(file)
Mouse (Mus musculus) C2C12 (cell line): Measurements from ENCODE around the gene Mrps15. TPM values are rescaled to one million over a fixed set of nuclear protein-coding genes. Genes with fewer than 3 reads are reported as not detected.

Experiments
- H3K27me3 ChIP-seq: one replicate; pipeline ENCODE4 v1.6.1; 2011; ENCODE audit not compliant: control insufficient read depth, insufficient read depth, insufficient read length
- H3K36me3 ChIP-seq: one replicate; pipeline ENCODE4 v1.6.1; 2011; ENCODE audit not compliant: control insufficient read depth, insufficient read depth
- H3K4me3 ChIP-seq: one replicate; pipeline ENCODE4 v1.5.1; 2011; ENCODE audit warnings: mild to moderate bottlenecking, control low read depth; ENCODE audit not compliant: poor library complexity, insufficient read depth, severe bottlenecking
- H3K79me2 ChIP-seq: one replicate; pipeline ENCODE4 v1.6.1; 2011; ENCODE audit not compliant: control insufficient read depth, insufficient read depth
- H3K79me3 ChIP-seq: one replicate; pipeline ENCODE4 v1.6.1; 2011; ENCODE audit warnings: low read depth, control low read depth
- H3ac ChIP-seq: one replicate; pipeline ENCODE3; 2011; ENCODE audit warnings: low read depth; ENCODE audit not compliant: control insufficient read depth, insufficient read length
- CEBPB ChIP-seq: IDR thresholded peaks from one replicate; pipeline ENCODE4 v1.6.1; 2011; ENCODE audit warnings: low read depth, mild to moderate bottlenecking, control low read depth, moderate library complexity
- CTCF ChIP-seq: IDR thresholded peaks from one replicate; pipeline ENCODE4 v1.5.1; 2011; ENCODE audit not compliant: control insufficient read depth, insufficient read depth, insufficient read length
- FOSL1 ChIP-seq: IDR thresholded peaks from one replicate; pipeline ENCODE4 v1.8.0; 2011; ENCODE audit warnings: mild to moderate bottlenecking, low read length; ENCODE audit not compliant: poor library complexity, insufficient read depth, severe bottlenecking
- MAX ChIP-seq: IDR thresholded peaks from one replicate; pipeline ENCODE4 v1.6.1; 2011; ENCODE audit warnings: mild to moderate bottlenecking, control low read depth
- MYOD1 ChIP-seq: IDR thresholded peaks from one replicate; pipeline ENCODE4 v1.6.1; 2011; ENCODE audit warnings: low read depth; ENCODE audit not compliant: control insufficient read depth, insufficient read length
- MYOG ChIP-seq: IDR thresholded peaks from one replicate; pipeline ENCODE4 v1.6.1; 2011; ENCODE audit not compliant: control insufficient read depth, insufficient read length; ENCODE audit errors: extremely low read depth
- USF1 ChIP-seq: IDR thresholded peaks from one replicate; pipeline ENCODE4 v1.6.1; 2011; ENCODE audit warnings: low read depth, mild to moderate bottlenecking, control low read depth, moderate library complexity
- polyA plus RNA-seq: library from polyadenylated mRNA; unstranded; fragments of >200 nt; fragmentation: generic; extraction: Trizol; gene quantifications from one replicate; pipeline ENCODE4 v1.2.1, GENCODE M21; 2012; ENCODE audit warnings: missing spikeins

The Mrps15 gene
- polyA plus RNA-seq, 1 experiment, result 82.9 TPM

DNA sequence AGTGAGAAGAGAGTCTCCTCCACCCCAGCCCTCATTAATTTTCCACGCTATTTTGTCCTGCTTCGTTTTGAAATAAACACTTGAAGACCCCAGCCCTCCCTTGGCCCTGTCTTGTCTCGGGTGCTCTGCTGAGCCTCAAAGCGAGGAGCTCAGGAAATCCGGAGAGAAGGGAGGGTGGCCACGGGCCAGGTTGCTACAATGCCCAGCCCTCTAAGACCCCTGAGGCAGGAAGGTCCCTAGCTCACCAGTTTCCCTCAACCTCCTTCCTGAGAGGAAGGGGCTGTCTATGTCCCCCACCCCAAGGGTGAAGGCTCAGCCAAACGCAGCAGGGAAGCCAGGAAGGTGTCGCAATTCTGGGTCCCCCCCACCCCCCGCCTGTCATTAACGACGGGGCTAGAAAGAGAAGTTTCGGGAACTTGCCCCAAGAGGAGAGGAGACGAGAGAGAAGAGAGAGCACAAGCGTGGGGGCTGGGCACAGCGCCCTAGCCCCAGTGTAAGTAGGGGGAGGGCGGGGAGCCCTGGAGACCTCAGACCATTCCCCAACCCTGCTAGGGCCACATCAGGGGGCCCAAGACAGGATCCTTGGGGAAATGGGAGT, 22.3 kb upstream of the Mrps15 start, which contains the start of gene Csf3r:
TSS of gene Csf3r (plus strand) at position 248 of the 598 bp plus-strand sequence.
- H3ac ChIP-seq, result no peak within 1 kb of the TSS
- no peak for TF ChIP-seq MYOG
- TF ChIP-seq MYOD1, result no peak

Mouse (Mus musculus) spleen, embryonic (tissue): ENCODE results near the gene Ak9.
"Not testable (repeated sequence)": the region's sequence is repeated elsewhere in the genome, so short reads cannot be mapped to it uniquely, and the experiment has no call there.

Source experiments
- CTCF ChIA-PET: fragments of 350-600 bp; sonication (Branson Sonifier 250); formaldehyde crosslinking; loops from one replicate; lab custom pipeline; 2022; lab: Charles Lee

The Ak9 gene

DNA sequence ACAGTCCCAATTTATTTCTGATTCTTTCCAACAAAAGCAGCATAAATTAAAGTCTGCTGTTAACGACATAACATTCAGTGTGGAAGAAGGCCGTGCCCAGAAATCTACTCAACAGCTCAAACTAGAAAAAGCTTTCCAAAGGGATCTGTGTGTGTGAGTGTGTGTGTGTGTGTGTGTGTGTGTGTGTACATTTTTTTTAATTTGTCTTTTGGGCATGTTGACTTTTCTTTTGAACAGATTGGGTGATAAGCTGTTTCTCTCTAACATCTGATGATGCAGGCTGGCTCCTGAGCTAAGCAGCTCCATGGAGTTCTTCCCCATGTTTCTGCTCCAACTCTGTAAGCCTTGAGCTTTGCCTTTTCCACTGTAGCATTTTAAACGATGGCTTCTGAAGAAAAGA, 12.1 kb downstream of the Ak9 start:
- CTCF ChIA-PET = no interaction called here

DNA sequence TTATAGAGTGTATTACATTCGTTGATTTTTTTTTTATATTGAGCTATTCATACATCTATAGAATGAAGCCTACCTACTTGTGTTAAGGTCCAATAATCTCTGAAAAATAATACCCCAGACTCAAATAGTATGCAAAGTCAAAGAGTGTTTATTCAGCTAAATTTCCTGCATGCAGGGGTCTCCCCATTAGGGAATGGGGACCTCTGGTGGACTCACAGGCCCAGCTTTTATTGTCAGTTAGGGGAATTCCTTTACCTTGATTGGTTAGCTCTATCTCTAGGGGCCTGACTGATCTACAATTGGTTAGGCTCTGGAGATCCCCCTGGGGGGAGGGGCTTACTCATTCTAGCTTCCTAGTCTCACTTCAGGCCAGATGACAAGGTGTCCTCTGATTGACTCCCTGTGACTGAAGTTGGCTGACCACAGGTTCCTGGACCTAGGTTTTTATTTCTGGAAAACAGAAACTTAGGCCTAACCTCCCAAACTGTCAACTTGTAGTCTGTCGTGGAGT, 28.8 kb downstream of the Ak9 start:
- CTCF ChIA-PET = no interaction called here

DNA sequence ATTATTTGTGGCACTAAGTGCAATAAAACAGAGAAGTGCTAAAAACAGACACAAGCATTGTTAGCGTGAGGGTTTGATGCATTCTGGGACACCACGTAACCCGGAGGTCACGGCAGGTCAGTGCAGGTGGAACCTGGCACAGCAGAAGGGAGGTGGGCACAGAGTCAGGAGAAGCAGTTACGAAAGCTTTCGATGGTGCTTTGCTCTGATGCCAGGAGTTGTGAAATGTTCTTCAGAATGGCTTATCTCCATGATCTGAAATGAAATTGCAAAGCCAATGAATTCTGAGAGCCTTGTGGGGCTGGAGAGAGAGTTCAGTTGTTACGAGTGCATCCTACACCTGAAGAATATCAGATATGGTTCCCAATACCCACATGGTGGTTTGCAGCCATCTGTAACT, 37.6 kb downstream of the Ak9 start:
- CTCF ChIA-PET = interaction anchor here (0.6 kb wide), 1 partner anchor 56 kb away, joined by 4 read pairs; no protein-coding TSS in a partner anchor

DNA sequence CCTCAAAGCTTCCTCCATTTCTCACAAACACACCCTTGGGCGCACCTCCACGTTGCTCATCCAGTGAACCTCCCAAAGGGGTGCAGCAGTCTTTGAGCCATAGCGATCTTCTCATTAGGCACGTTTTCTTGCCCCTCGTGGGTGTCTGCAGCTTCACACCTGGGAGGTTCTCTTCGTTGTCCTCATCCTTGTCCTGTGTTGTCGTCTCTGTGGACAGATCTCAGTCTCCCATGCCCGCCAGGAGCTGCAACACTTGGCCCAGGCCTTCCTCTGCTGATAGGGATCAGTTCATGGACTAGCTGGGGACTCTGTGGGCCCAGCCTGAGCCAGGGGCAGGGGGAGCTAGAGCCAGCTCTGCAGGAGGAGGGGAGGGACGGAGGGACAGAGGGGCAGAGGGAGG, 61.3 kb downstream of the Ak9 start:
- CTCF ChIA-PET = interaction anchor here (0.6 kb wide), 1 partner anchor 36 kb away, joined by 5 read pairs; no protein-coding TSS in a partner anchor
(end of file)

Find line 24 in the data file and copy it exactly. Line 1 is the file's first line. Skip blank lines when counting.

Mouse (Mus musculus) spleen, embryonic (tissue): ENCODE results near the gene Ak9.